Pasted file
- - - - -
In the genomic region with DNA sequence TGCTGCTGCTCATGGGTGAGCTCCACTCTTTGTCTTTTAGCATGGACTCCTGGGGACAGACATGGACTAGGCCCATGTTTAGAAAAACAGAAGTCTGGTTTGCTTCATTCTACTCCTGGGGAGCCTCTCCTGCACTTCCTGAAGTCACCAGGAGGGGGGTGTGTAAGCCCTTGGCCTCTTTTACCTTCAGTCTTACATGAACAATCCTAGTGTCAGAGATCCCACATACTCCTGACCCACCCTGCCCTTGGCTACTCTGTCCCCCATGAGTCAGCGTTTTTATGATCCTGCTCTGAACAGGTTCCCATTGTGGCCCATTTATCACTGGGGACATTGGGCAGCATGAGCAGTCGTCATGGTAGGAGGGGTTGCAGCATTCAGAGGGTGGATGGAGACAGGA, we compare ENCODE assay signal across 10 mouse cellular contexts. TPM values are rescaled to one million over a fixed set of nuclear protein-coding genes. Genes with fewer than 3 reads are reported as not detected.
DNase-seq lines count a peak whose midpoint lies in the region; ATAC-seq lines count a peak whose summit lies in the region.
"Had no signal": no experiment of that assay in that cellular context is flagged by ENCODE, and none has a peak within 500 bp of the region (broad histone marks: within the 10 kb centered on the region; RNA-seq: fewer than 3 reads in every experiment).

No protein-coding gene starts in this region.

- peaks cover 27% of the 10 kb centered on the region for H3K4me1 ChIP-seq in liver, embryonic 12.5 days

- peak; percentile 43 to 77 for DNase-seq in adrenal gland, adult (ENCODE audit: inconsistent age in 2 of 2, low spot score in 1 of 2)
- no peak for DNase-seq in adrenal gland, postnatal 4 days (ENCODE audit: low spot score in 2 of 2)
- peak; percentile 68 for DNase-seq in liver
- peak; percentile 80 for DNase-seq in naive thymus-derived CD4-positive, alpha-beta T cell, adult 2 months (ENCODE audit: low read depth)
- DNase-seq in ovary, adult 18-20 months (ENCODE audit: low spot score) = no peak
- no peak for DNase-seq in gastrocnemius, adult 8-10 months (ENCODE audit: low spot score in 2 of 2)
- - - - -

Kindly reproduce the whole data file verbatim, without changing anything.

In the genomic region with DNA sequence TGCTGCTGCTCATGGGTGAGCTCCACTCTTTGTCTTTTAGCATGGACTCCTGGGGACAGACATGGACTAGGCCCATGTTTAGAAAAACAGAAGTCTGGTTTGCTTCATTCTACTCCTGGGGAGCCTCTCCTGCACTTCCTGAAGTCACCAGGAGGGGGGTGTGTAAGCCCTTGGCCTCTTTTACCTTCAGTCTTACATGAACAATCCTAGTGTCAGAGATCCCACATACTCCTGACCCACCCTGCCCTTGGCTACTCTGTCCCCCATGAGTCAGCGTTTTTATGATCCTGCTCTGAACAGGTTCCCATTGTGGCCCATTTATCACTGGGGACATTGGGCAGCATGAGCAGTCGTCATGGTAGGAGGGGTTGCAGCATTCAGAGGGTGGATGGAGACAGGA, we compare ENCODE assay signal across 10 mouse cellular contexts. TPM values are rescaled to one million over a fixed set of nuclear protein-coding genes. Genes with fewer than 3 reads are reported as not detected.
DNase-seq lines count a peak whose midpoint lies in the region; ATAC-seq lines count a peak whose summit lies in the region.
"Had no signal": no experiment of that assay in that cellular context is flagged by ENCODE, and none has a peak within 500 bp of the region (broad histone marks: within the 10 kb centered on the region; RNA-seq: fewer than 3 reads in every experiment).

No protein-coding gene starts in this region.

- peaks cover 27% of the 10 kb centered on the region for H3K4me1 ChIP-seq in liver, embryonic 12.5 days

- peak; percentile 43 to 77 for DNase-seq in adrenal gland, adult (ENCODE audit: inconsistent age in 2 of 2, low spot score in 1 of 2)
- no peak for DNase-seq in adrenal gland, postnatal 4 days (ENCODE audit: low spot score in 2 of 2)
- peak; percentile 68 for DNase-seq in liver
- peak; percentile 80 for DNase-seq in naive thymus-derived CD4-positive, alpha-beta T cell, adult 2 months (ENCODE audit: low read depth)
- DNase-seq in ovary, adult 18-20 months (ENCODE audit: low spot score) = no peak
- no peak for DNase-seq in gastrocnemius, adult 8-10 months (ENCODE audit: low spot score in 2 of 2)